The stars were in luscious voice for “A Time to Sing,” an hour-long cabaret with a six-piece band during which the operatic soprano and actress-singer performed an eclectic program including songs by Sting, Stephen Sondheim, Benjamin Britten and Joni Mitchell. The production was live-streamed on the Kennedy Center’s On Stage platform. But the real breakthrough was a dimension that would not have been worth mentioning half a year ago: It was staged before a live audience.
Granted, the invited crowd would barely have filled a midsize college class: 42 guests, masked and seated socially distanced on the Opera House stage, having entered through the loading doors after temperature checks. The performers and musicians — subjected to daily testing for the coronavirus during a week of rehearsals — appeared on a platform situated between the spectators and the cavernous, otherwise empty auditorium.
With so many stages across the country idled indefinitely by fears of spreading the virus, this production felt miraculous. What made it possible, officials said in interviews before the event, was the size and configuration of the Opera House: its high-quality ventilation; the location of the loading doors, which backed up onto the arts center’s front plaza; and a design decision allowing ticket holders to walk unencumbered to their seats on the stage.
“I thought about flipping the relationship between the artists and the audience,” said Robert Van Leer, the center’s senior vice president for artistic planning. “We could bring the audience in that way, thereby minimizing the contact between the public and the building itself.” In consultation with the Cleveland Clinic and guidelines by the Centers for Disease Control and Prevention, officials developed dozens of safety protocols, covering everything from reducing capacity in restrooms to sterilizing makeup brushes.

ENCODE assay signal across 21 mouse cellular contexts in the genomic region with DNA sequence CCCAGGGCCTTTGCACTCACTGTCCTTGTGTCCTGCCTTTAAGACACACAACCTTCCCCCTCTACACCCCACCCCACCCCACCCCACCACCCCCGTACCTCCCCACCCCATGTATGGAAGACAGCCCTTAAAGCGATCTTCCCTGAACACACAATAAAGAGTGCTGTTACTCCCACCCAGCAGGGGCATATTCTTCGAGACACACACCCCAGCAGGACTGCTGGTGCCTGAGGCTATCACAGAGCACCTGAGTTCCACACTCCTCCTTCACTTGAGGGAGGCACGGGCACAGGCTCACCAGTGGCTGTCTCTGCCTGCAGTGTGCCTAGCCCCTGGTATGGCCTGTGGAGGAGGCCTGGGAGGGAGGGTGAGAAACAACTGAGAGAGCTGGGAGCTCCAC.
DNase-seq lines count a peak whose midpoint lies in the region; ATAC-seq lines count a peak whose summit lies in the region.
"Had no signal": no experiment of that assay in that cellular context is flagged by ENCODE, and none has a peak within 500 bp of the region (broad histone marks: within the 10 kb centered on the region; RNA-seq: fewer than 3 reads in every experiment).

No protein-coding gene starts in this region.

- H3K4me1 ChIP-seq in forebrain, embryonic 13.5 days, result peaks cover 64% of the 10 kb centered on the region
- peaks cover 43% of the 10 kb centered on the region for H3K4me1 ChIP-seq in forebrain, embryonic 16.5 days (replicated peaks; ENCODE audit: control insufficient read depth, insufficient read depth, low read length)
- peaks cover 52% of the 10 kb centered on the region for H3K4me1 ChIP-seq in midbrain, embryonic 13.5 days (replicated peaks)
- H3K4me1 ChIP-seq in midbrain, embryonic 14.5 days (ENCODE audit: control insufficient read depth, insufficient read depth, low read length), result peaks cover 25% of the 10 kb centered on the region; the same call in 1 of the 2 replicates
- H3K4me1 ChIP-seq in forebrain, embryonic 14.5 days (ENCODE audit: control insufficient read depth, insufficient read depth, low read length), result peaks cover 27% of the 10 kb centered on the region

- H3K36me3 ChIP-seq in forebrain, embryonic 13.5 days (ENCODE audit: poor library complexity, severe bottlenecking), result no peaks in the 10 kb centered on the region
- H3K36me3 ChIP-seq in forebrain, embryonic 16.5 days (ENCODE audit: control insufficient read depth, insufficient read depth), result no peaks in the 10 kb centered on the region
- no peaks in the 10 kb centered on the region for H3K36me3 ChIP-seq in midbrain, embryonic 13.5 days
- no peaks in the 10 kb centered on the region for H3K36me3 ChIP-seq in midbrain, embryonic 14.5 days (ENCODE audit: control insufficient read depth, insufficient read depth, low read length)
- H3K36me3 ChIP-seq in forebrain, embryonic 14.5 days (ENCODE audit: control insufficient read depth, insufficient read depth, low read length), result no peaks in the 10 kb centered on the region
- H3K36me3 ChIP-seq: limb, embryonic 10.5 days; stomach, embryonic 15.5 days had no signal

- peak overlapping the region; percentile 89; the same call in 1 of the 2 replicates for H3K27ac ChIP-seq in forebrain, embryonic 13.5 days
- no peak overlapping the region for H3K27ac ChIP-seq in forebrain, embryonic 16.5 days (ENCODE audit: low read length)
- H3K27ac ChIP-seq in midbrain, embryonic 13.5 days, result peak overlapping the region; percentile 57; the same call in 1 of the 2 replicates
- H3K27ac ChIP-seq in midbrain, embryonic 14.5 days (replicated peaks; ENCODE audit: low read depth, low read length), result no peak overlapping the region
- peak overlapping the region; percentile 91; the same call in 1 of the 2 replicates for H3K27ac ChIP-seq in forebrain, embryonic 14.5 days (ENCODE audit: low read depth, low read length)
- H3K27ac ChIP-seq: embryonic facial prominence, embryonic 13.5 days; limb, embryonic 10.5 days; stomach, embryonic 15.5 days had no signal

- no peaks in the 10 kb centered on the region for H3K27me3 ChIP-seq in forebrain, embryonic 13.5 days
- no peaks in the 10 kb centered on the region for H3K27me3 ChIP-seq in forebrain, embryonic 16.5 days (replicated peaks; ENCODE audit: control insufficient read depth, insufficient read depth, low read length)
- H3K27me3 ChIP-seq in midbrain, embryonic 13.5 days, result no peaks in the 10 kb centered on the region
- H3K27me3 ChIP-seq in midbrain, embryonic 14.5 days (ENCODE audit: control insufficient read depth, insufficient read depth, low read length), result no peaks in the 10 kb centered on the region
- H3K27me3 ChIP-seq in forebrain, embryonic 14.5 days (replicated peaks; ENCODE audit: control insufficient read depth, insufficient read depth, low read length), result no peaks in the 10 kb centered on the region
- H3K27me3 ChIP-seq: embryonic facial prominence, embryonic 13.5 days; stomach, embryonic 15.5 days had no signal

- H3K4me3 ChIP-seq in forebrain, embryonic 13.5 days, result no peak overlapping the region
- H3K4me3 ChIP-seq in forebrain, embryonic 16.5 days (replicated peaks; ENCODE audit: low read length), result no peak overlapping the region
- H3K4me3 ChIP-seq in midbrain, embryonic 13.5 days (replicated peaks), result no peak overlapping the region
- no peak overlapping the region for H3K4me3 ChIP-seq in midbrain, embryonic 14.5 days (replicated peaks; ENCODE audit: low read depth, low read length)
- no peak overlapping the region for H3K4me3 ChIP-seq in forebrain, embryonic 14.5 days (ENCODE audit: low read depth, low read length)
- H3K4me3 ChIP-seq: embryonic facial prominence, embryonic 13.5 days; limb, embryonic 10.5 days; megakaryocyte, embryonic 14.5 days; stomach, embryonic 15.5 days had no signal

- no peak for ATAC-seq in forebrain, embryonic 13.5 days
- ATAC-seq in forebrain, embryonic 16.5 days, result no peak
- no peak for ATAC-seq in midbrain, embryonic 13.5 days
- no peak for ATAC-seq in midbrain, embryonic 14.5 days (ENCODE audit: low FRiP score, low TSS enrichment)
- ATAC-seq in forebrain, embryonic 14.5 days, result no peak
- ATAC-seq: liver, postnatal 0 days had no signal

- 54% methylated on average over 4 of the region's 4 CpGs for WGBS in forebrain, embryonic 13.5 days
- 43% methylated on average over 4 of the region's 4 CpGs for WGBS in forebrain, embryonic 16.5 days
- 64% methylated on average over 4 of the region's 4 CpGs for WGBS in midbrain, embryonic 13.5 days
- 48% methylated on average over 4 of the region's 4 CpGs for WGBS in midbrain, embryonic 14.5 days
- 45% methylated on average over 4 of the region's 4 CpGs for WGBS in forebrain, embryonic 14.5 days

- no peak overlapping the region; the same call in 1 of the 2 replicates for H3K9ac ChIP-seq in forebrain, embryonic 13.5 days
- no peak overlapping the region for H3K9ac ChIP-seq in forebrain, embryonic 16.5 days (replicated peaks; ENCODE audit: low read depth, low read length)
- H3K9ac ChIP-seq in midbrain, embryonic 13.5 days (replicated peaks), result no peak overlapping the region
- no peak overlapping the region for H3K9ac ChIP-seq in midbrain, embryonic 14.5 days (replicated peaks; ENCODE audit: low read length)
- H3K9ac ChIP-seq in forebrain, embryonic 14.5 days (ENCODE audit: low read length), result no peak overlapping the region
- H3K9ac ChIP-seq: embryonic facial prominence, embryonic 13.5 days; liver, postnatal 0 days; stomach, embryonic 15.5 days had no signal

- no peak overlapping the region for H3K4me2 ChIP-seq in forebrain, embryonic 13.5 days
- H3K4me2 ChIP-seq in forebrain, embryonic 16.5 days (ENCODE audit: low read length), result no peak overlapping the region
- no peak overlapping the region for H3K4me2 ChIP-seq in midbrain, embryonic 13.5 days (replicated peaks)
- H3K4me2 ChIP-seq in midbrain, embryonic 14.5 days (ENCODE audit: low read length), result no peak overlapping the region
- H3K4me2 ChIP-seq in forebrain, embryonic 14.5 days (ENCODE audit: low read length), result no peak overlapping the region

The concert itself felt both intimate and grand — like a musicale staged in a living room with 2,364 vacant red seats. “Together tonight, I think we’re making history,” said Deborah F. Rutter, the Kennedy Center’s president. She welcomed the masked audience, seated on folding chairs arranged singly and in pairs, with a quote from President John F. Kennedy: “ ‘Every accomplishment starts with a decision to try.’ How appropriate for this occasion.”
For those who snared a paperless ticket — among them arts center board members and families of the stars, including Williams’s mother, Helen Williams — the evening crackled with some of the electricity that’s been stored for months on the nation’s dormant cultural circuitry. “It’s a joy singing for a live audience,” Fleming said, as the vocalists separately and together richly realized a song list of pop, classical and show tunes, assembled with musical director Rob Mathes. With the bill stocked with numbers such as Sondheim’s “No One Is Alone” and Hal David and Burt Bacharach’s “What the World Needs Now Is Love,” a spectator could not help noting a certain mission to console.